Farmer Builds Self-Propelled Bale Hauler

"When your only job is to haul big round bales, you need machines that continue to work and make you money," says Paul Marshall, Unity, Sask.

The commercial bale handlers he looked at didn't do a good enough job, were hard to maneuver into the feed yard, or simply cost too much. So, the Unity, Sask. custom operator built a self-propelled unit. The machine will pick up big round bales, haul them and upload them without the operator having to leave the cab.

"We bale 'em and trail 'em," he says. "We make money and we save our customers money because they don't have to invest in specialized equipment. Besides, we can move bales much faster and further than most."

The first test for his hauler was in bales that had wintered over in the field. They weighed close to 2,000 lbs. each.

"When the loader fingers went under them, and we heard the hydraulic system cut in and saw the bale that was frozen into the ground come up and roll onto the platform, we knew we had a winner."

Marshall and his business partner begin baling and hauling in mid-July and continue until the snow stops them. "Last year, I was hauling in late November in the snow. One farmer had a few bales still in the field, so he plowed a road to them and I hauled them out."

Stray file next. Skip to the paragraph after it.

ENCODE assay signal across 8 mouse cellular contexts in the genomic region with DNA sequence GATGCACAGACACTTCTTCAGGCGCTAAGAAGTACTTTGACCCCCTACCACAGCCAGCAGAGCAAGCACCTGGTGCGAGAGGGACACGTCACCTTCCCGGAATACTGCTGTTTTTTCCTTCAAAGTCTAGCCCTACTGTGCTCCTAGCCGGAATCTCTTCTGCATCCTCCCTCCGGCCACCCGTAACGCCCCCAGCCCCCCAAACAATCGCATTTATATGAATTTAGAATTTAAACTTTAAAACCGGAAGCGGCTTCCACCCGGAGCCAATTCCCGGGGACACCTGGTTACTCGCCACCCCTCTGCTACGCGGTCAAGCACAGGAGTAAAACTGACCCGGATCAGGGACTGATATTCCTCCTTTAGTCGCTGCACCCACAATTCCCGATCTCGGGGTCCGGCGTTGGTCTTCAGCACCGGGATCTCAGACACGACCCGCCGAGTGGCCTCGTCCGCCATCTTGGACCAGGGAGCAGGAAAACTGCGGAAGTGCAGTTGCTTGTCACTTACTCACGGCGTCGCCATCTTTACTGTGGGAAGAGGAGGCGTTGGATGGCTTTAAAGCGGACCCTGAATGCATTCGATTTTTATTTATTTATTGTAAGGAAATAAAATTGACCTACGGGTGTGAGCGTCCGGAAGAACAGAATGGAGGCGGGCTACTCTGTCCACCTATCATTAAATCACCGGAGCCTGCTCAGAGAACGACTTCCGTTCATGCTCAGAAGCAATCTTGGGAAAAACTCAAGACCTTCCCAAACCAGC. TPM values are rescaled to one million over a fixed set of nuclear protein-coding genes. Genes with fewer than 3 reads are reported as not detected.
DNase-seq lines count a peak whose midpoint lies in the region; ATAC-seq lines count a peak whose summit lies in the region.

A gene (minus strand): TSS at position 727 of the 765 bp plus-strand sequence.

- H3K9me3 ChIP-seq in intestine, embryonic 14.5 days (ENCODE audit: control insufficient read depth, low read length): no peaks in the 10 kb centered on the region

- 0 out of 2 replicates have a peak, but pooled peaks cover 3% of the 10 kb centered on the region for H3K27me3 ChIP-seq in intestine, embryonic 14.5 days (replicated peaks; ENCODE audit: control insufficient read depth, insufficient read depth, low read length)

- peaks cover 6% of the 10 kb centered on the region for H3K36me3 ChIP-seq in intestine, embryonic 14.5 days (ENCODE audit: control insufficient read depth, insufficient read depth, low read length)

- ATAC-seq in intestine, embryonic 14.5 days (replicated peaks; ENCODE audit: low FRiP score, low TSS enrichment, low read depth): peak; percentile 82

His first bale hauler was a Morris Bale Hiker pulled behind a Chevy 3-ton. It did a good job but was very difficult to maneuver around a feed yard, he says.

Marshall made some "crude sketches" of what he thought would do the job and showed them to a local farmer, Gordon McLean. Over the next three months, they built the hauler.

The bale hauler is built on the chassis of an old truck. "But I won't do that again," Marshall says. "We had to make too many changes to incorporate the various hydraulic cylinders, the engine and radiator."

McLean agrees. "If we were to build another, we'd look for a good transmission, differential and engine, and mount them on the frame of the hauler."

The machine is 32 ft. long and carries 12, 5-ft. bales or 10, 6-ft. bales. The loader can be adjusted to load most sizes of round bales.

The cab is roomy and is built so the operator can sit or stand. The suspension seat takes all the roughness out of the fields. A water cooler and fan control the cab's temperature.

As a bale is approached, the loader fingers slide under the bale and lift it. When the bale reaches a certain height, it rolls off the loader and across the platform, leaving room for the second bale. As soon as the second bale is on the platform, a Capstain winch moves the two bales back to make room for two more.

The Capstain, or endless winch, is the key to the bale mover, Marshall says. "Once we figured how to move the bales back on the platform and get the carrier returned after each two bales were moved, we had no trouble. It works like a charm."

To unload, the hauler is backed into position and the platform raised. The bales slide off or can be winched off as the machine is moved ahead.

Marshall hauls bales anywhere within a reasonable distance from his home base at Unity. The machine will travel at speeds up to 50 miles per hour.

(Reprinted from Grainews, Winnipeg, Can.)